How to Replace an Old Toilet

Before we moved into our house, we had to replace the old toilet. You can always use a hose to bathe, but there are few viable alternatives to the services that a toilet provides. You can’t use a jar for everything!

Step 1 – Purchasing a toilet

The first order of business was to find a new toilet, so we visited Home Depot and perused their toilet varieties. I had asked a few family members about their experiences purchasing new toilets, and the only advice I got was to get a $600 toilet that produces enough suction to vacuum your backside. Since we were on a limited budget, I decided to forgo this advice and strike out on my own.

We ended up purchasing a toilet that had everything included, the bowl, tank and seat all in one. I figured this was the best route for us because it was less expensive than buying everything separately and it was still a name brand. It cost us around $100 dollars for the whole package.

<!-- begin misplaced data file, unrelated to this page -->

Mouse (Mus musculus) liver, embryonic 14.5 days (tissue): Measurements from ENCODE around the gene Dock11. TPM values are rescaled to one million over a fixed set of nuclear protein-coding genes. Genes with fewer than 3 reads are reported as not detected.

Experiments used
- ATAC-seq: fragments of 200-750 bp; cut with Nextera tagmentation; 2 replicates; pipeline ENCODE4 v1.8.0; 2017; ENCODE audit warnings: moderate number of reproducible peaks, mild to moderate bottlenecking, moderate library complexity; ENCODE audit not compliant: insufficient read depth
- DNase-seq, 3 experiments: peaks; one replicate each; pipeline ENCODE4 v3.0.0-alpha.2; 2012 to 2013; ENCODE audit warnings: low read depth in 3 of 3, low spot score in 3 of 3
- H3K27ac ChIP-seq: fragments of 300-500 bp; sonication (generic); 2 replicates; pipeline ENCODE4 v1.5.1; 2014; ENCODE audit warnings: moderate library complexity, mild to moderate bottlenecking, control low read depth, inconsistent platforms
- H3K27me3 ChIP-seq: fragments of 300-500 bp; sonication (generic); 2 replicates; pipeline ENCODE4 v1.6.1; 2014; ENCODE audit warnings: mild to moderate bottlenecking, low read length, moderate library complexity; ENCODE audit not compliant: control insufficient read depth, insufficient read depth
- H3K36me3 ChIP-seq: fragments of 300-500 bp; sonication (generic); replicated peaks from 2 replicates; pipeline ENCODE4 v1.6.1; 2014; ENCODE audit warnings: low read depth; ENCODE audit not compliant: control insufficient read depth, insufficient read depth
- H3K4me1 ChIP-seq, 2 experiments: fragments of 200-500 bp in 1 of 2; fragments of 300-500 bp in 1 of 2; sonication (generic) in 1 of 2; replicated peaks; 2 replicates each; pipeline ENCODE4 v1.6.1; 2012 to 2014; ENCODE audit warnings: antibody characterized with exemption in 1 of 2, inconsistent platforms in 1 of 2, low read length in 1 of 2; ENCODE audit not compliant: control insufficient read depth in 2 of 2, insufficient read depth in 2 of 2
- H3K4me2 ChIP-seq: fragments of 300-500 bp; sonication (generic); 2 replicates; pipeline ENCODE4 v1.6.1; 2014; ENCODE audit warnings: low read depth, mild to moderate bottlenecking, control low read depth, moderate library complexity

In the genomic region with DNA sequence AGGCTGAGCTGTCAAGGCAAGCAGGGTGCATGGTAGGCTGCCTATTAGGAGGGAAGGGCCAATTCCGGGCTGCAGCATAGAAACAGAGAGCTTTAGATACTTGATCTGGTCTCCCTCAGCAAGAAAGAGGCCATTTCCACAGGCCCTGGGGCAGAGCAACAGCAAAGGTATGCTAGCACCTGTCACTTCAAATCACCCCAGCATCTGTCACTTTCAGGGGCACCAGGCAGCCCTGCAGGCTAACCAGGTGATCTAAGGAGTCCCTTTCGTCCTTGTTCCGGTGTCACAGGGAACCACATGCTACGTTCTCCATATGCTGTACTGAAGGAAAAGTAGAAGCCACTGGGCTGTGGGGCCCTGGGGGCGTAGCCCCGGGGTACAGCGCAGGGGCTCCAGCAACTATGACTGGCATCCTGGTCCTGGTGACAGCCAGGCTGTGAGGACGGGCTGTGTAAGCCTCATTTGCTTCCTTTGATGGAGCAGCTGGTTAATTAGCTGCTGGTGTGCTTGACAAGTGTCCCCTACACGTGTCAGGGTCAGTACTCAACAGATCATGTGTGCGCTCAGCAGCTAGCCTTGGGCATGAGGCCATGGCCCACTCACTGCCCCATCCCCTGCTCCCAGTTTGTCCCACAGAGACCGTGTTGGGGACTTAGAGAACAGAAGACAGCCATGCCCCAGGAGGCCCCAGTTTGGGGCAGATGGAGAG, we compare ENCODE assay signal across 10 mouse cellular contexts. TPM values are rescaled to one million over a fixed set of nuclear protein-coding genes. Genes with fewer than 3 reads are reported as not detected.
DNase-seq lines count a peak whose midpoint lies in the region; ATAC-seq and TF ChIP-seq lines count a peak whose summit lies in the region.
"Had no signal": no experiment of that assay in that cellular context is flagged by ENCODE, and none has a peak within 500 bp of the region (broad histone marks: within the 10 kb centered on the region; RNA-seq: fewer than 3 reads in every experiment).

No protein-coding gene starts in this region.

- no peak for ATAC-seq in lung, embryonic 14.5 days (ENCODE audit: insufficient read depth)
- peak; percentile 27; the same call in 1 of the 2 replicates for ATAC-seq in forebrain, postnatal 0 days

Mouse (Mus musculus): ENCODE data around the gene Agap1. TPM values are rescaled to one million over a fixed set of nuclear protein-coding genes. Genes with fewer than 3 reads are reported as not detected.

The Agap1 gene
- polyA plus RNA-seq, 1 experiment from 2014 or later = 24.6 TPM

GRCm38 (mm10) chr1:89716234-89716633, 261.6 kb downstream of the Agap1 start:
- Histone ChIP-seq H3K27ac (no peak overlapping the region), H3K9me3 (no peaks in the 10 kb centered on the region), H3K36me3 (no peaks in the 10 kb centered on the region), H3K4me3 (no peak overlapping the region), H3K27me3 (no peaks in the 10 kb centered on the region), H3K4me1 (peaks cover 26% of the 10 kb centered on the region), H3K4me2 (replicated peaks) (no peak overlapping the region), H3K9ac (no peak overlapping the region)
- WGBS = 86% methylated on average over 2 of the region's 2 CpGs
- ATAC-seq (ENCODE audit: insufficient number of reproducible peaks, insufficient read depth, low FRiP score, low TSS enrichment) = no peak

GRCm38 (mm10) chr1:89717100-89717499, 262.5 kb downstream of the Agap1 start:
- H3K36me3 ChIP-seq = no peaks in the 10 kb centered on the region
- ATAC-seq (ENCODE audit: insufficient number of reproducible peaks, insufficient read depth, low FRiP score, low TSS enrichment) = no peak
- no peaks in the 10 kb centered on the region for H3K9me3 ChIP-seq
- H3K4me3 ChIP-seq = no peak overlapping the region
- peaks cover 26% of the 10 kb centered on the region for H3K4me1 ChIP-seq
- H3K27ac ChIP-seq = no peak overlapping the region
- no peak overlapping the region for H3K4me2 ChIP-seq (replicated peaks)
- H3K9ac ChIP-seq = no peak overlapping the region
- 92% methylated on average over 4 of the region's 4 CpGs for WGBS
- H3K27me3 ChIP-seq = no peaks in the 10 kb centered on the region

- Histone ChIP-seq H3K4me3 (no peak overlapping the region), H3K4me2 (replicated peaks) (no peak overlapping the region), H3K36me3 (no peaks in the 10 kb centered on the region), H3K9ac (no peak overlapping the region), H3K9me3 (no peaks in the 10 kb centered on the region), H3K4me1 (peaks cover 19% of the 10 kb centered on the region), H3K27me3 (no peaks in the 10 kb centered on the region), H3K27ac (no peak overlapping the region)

One thing you’ll need to make sure of is that you have enough room in your vehicle to get the toilet home. I luckily have a station wagon was just tall enough for the box.

Step 2 – Removing the Old Toilet

If your toilet is anywhere near the state ours was when we moved in, you’re going to need a strong stomach for the removal process.

Turn off the water to the toilet tank

There should be a flexible tube from the water tank to the wall where water comes into the tank. There should also be a shut-off valve at the wall to turn off the water flow. Turn this valve all the way to the left to turn off the water. If in doubt, or if you don’t have a valve, you can always shut off the water to your house at the main water line.

Get rid of as much water as you can

Using some tupperware as scoops, get as much water out of the toilet and toilet tank as possible. This way, if something goes wrong, you won’t have a huge mess to clean up.

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